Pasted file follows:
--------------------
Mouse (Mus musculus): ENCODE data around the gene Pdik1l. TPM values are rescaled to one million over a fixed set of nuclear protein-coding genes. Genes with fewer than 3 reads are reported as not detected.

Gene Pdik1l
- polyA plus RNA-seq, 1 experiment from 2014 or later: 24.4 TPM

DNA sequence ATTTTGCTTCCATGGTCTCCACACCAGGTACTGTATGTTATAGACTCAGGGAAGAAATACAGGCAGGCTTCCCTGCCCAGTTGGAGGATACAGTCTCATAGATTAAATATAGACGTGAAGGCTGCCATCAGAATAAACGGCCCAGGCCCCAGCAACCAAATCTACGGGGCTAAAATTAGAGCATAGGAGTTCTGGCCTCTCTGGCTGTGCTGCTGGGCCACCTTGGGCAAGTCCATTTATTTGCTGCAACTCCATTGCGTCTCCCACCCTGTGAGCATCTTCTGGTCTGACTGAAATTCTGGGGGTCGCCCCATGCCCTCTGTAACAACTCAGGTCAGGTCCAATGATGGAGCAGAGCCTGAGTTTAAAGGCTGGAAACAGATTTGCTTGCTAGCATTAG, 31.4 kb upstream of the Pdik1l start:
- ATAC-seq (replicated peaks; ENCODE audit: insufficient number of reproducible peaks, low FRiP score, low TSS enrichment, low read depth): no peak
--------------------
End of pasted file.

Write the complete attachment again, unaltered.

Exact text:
Mouse (Mus musculus): ENCODE data around the gene Pdik1l. TPM values are rescaled to one million over a fixed set of nuclear protein-coding genes. Genes with fewer than 3 reads are reported as not detected.

Gene Pdik1l
- polyA plus RNA-seq, 1 experiment from 2014 or later: 24.4 TPM

DNA sequence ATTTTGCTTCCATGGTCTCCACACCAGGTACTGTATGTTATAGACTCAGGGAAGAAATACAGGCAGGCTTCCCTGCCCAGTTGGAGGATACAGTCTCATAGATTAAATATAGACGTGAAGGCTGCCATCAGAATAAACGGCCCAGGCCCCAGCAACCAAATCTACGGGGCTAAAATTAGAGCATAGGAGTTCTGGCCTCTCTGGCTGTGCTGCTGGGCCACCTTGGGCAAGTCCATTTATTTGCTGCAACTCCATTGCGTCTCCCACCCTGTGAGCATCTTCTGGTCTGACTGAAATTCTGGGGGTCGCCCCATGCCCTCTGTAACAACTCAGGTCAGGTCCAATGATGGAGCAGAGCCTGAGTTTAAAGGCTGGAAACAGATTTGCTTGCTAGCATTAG, 31.4 kb upstream of the Pdik1l start:
- ATAC-seq (replicated peaks; ENCODE audit: insufficient number of reproducible peaks, low FRiP score, low TSS enrichment, low read depth): no peak